Then, we headed off for ice cream cones! What a joy for me, as a grandparent, to share my love of history and one of my favorite destinations.


Junior Ranger programs are offered at about 286 of the 388 national parks, in collaboration with local school districts and community organizations. Go online to The Ranger Zone (http://www.nps.gov/learn/juniorranger.cfm) to check out individual parks for information about a specific program.

Debi within Castillo de San Marcos
Debi within Castillo de San Marcos

Terracotta Warriors are Terrific, but Marching On

Terracotta Warriors Exhibit

Terracotta Warriors Exhibit

My daughter, the critic, is rather hard to please.  So when she called to say, “Mom, the terracotta warriors were terrific,” I was happy.

The museum had this cool video that showed how the soldiers were made,” she added.

And my husband, not the biggest fan of galleries, wholeheartedly agreed. “The visit was fascinating and well worth our time,” he said.

The exhibition comes from one of the greatest archaeological digs of the 20th century, the unearthing of China’s First Emperor’s terracotta army in Xian.  Initially discovered in 1974, more than 9,000 figures were buried for 2,000 years.  The excavations are ongoing, but these pieces exhibited are on loan from the Chinese government.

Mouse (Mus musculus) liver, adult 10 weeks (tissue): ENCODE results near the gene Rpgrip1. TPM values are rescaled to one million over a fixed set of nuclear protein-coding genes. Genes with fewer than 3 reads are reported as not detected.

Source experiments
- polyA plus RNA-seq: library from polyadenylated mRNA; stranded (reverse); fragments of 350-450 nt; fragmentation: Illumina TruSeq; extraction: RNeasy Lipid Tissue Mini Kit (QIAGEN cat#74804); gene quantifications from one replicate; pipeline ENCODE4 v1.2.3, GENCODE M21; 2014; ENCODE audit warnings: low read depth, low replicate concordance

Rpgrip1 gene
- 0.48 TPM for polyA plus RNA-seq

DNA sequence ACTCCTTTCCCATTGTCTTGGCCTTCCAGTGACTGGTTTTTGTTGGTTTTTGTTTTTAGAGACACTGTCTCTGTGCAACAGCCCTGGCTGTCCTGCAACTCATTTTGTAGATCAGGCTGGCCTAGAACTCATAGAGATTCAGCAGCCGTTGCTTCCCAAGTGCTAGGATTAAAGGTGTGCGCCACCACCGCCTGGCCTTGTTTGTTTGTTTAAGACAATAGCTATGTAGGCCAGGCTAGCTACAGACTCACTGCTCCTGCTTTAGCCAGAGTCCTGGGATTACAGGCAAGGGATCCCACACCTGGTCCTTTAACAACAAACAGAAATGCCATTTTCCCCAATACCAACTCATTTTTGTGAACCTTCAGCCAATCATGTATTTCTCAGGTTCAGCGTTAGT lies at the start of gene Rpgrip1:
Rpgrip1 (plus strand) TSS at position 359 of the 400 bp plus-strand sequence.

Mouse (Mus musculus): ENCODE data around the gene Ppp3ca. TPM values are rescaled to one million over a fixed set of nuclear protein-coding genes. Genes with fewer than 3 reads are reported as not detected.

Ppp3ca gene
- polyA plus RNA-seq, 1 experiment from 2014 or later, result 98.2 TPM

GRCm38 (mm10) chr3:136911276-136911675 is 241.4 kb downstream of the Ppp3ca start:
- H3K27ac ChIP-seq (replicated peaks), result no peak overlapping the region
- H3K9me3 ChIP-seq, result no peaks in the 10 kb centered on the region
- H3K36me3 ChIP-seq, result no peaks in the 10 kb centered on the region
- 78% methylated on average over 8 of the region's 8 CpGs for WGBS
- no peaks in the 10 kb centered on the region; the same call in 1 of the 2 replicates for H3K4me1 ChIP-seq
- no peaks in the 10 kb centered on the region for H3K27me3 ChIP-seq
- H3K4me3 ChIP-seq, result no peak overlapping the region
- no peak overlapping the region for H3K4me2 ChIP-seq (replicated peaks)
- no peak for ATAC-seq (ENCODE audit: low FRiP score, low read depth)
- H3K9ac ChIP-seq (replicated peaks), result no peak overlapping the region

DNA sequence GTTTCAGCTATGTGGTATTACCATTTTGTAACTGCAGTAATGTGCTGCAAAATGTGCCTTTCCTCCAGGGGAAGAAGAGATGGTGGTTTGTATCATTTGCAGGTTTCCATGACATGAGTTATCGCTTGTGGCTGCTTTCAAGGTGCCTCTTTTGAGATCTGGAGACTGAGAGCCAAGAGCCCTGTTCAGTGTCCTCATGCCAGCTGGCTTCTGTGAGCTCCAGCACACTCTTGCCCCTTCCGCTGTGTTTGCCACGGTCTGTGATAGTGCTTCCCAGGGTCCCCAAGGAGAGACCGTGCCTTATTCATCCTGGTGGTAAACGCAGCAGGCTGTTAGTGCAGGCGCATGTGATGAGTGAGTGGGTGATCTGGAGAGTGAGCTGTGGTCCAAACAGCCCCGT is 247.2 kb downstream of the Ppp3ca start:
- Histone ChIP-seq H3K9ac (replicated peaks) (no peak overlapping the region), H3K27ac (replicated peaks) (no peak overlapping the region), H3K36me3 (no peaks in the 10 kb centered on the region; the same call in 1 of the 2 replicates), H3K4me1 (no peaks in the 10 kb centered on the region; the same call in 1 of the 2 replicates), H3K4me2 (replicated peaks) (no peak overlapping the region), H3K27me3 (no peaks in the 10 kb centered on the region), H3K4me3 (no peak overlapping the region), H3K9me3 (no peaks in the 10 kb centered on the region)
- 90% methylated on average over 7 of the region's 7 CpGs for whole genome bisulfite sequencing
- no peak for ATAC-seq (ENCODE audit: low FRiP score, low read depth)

I was disappointed that I was unable to go to Atlanta, but on Laura’s rating alone, I can honestly recommend the show.  Now hurry, the soldiers are marching on.  They leave Atlanta’s High Museum on April 20, 2009.

Those who live near Houston, Texas can make plans to view them at their Museum of Natural Science after May 22. The last US opportunity to examine the statues will be from November 19, 2009–March 31, 2010 at the National Geographic Museum in Washington, DC.

To whet your appetite and learn more about the terracotta army, watch this excellent video: A visit to Xian and the Terracotta Warriors